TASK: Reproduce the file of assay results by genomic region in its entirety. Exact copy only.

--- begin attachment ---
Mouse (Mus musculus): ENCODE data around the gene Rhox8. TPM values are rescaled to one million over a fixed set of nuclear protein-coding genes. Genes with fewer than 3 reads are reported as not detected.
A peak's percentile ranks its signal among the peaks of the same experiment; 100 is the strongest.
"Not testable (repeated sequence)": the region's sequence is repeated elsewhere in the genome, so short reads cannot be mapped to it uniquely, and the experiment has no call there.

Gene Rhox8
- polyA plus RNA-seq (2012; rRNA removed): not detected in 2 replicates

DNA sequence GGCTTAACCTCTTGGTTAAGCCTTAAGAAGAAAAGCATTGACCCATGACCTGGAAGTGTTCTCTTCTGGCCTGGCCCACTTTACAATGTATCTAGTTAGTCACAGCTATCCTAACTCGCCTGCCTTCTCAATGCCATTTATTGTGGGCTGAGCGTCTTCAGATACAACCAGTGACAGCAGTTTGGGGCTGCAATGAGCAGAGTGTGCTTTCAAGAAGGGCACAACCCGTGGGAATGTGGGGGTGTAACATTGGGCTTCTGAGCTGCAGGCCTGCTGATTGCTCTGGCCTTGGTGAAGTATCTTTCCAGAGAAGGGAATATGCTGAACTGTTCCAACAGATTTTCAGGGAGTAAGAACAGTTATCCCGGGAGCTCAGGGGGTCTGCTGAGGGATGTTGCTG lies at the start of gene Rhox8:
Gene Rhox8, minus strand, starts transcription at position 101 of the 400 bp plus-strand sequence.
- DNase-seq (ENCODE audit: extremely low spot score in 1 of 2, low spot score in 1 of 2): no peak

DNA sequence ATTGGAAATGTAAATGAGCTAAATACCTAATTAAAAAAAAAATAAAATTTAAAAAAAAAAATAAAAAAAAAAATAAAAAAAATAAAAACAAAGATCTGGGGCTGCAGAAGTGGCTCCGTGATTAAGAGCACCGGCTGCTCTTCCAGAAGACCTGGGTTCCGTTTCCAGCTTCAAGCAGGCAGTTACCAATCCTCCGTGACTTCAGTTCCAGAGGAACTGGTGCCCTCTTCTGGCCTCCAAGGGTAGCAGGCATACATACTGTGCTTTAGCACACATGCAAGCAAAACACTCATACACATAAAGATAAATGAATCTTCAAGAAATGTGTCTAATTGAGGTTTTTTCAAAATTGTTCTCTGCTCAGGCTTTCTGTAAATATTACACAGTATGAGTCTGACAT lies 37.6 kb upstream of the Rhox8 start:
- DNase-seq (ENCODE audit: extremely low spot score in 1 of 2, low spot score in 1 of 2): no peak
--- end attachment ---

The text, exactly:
Mouse (Mus musculus): ENCODE data around the gene Rhox8. TPM values are rescaled to one million over a fixed set of nuclear protein-coding genes. Genes with fewer than 3 reads are reported as not detected.
A peak's percentile ranks its signal among the peaks of the same experiment; 100 is the strongest.
"Not testable (repeated sequence)": the region's sequence is repeated elsewhere in the genome, so short reads cannot be mapped to it uniquely, and the experiment has no call there.

Gene Rhox8
- polyA plus RNA-seq (2012; rRNA removed): not detected in 2 replicates

DNA sequence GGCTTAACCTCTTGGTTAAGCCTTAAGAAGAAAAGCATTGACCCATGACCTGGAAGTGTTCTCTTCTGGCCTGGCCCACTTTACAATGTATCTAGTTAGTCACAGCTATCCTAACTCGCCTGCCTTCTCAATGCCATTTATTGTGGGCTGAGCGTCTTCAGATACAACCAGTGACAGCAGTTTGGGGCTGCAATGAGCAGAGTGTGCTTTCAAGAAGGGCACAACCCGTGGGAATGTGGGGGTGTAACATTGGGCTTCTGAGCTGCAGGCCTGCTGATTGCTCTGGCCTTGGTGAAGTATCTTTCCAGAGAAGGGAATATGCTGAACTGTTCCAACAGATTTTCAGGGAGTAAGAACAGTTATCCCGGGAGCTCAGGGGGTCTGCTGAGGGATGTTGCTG lies at the start of gene Rhox8:
Gene Rhox8, minus strand, starts transcription at position 101 of the 400 bp plus-strand sequence.
- DNase-seq (ENCODE audit: extremely low spot score in 1 of 2, low spot score in 1 of 2): no peak

DNA sequence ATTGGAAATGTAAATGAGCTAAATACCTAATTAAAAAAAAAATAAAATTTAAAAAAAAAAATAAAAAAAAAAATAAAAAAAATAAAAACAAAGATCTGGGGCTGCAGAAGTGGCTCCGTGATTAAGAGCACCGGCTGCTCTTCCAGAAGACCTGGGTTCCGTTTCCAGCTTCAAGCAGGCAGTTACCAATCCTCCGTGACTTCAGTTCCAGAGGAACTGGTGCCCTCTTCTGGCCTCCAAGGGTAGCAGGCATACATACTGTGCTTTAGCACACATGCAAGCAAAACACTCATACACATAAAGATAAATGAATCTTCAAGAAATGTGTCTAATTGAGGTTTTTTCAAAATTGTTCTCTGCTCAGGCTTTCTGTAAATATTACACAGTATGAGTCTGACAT lies 37.6 kb upstream of the Rhox8 start:
- DNase-seq (ENCODE audit: extremely low spot score in 1 of 2, low spot score in 1 of 2): no peak